Wednesday, November 27, 2013

In short: The Conjuring (2013)

It's 1971. Carolyn Perron (Lily Taylor, putting her considerable talent to dubious yet effective use), her husband Roger (Ron Livingston) and their truckload of children have put all their money - which isn't much - into buying a beautiful house out in the middle nowhere. Unfortunately, as soon as the family has moved into its new dream home, Weird Shit™ begins to happen. Frequent horror movie goers will at once identify their troubles as sure signs of Demonic Infestation™.

When weird turns dangerous, the Perrons ask demonologist couple Lorraine (Vera Farmiga) and Ed Warren (Patrick Wilson) for help. The diagnosis isn't promising, because the family's troubles are the worst case of Evil™ the Warrens have encountered in their career until then and it'll take all of their resolve to get rid of the unwanted entities.

While I wasn't looking, James Wan turned into quite a horror director. Sure, he still wouldn't recognize subtlety it fell on his head, but he has obviously learned to use loud and garish, even more loud and garish, and incredibly loud and garish so well, his The Conjuring is something of a fun time, if a very empty one. In particular, Wan has now learned to use jump scares in a manner that doesn't induce eye-rolling and loud sighing from me, seeing as he mostly uses them as pay-offs for long and surprisingly effective suspense scenes.

One could argue that a really good director would probably just keep the suspense scenes and get rid of the jump scares completely but that would be too subtle for The Conjuring. For where Wan's efforts are hitting the mark, the script by Chad and Carey Hayes is the sort of concoction I expected (before I read other reviews online) even the mildest of viewers would have a hard time not to describe as outrageously stupid or just plain idiotic. There's really not a single thought to be found in the film beyond "demons bad", "family good", "Jesus awesome", "buy the books of Ed and Lorraine". For most of the time, the script tries to distract from that absence of anything, and from its manifold plotting troubles (just look how plain stupid the Warrens repeatedly act, despite having their own museum of haunted artefacts, and oh so much experience), by throwing one shouty, hopefully creepy set piece after the next at its audience. Thanks to Wan, this distraction manoeuvre is quite effective, though the film never reaches the point of transcendent stupidity, that is to say, the point where stupid turns into awe-inspiringly strange, nor the point where I stopped caring about the stupidity going on.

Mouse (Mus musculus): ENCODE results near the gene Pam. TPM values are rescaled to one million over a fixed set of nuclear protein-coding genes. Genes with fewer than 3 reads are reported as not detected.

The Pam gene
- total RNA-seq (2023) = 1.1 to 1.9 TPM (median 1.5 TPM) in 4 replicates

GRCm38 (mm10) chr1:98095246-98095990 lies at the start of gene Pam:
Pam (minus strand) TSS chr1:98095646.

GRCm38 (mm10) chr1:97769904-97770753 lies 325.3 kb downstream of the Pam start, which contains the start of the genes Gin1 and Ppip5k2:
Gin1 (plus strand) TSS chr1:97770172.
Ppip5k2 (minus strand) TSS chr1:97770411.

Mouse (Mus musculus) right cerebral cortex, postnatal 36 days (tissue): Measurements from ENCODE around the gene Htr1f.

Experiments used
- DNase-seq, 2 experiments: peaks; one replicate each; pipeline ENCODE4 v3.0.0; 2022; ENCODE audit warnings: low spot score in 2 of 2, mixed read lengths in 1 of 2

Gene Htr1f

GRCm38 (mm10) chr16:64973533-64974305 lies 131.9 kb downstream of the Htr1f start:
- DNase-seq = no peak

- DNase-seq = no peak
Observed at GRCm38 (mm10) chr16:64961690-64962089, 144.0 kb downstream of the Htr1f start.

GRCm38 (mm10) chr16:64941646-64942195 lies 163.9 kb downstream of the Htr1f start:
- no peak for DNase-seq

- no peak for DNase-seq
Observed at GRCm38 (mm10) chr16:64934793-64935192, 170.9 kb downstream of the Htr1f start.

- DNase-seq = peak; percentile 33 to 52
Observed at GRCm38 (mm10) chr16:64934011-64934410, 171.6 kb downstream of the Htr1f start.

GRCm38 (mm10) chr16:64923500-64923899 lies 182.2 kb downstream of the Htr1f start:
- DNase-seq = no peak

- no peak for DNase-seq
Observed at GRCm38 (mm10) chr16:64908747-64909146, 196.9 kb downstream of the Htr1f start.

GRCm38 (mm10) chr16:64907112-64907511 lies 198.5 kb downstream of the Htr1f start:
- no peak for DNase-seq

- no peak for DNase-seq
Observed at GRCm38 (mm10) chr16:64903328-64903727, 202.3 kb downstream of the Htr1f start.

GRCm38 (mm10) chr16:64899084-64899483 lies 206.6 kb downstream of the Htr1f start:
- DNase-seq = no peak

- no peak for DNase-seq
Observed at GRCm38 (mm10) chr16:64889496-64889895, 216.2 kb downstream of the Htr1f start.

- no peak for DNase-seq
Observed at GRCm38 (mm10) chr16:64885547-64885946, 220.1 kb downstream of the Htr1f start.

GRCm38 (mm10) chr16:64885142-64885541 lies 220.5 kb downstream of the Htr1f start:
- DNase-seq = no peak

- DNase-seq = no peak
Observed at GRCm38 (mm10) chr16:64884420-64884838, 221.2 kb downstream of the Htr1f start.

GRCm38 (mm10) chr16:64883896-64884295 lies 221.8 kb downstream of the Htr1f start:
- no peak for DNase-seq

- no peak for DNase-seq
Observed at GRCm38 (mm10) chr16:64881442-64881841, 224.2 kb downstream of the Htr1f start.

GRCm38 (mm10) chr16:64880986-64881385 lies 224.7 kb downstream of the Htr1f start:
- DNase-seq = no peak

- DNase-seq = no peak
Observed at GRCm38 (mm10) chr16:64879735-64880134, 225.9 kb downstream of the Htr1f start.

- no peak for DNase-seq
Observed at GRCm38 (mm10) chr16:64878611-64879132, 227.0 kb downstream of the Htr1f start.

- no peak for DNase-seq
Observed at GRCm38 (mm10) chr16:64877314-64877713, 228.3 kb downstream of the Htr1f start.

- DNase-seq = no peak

The Conjuring is always at its weakest when it feels the need to work as an advert for the real-life Warrens and their "demonology" bullshit, really not giving the on-screen couple any mentionable flaws beyond their stupidity, whose existence the film doesn't even seem to realize, and not putting a single thought into what it would actually mean to live in a world as haunted by the supernatural as it and the Warrens argue it is. But then, that would lead to a film that actually has something interesting to say, and we can't have that, now can we?

Still, as far as intellectually and emotionally empty experiences that try to distract from their failings by copious amounts of - real and metaphorical - shouting go, The Conjuring is pretty awesome.

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